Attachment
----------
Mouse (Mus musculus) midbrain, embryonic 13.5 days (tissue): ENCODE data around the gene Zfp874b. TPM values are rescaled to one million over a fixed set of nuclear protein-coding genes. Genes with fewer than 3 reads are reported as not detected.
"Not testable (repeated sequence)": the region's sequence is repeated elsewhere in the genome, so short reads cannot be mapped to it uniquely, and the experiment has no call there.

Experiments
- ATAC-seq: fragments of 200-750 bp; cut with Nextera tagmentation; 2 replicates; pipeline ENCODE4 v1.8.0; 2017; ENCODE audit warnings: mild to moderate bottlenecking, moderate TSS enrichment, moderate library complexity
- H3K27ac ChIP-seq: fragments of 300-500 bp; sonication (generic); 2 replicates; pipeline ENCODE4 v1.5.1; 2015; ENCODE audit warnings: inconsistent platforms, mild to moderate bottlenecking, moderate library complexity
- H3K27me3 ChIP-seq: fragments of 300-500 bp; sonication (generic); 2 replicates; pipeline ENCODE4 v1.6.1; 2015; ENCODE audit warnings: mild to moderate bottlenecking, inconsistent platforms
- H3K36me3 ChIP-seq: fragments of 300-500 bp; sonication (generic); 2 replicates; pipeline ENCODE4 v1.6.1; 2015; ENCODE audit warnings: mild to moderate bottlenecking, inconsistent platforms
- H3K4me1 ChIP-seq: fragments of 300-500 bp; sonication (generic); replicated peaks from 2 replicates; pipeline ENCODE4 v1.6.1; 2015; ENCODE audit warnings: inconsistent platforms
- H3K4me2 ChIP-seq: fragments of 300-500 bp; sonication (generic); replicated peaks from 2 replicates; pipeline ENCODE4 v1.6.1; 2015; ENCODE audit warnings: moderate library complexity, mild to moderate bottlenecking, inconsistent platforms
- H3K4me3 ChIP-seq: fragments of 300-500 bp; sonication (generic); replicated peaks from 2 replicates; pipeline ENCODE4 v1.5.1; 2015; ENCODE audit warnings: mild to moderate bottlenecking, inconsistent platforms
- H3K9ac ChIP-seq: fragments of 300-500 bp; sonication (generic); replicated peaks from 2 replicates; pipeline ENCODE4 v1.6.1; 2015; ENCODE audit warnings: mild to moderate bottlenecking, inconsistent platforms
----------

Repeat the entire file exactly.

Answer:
Mouse (Mus musculus) midbrain, embryonic 13.5 days (tissue): ENCODE data around the gene Zfp874b. TPM values are rescaled to one million over a fixed set of nuclear protein-coding genes. Genes with fewer than 3 reads are reported as not detected.
"Not testable (repeated sequence)": the region's sequence is repeated elsewhere in the genome, so short reads cannot be mapped to it uniquely, and the experiment has no call there.

Experiments
- ATAC-seq: fragments of 200-750 bp; cut with Nextera tagmentation; 2 replicates; pipeline ENCODE4 v1.8.0; 2017; ENCODE audit warnings: mild to moderate bottlenecking, moderate TSS enrichment, moderate library complexity
- H3K27ac ChIP-seq: fragments of 300-500 bp; sonication (generic); 2 replicates; pipeline ENCODE4 v1.5.1; 2015; ENCODE audit warnings: inconsistent platforms, mild to moderate bottlenecking, moderate library complexity
- H3K27me3 ChIP-seq: fragments of 300-500 bp; sonication (generic); 2 replicates; pipeline ENCODE4 v1.6.1; 2015; ENCODE audit warnings: mild to moderate bottlenecking, inconsistent platforms
- H3K36me3 ChIP-seq: fragments of 300-500 bp; sonication (generic); 2 replicates; pipeline ENCODE4 v1.6.1; 2015; ENCODE audit warnings: mild to moderate bottlenecking, inconsistent platforms
- H3K4me1 ChIP-seq: fragments of 300-500 bp; sonication (generic); replicated peaks from 2 replicates; pipeline ENCODE4 v1.6.1; 2015; ENCODE audit warnings: inconsistent platforms
- H3K4me2 ChIP-seq: fragments of 300-500 bp; sonication (generic); replicated peaks from 2 replicates; pipeline ENCODE4 v1.6.1; 2015; ENCODE audit warnings: moderate library complexity, mild to moderate bottlenecking, inconsistent platforms
- H3K4me3 ChIP-seq: fragments of 300-500 bp; sonication (generic); replicated peaks from 2 replicates; pipeline ENCODE4 v1.5.1; 2015; ENCODE audit warnings: mild to moderate bottlenecking, inconsistent platforms
- H3K9ac ChIP-seq: fragments of 300-500 bp; sonication (generic); replicated peaks from 2 replicates; pipeline ENCODE4 v1.6.1; 2015; ENCODE audit warnings: mild to moderate bottlenecking, inconsistent platforms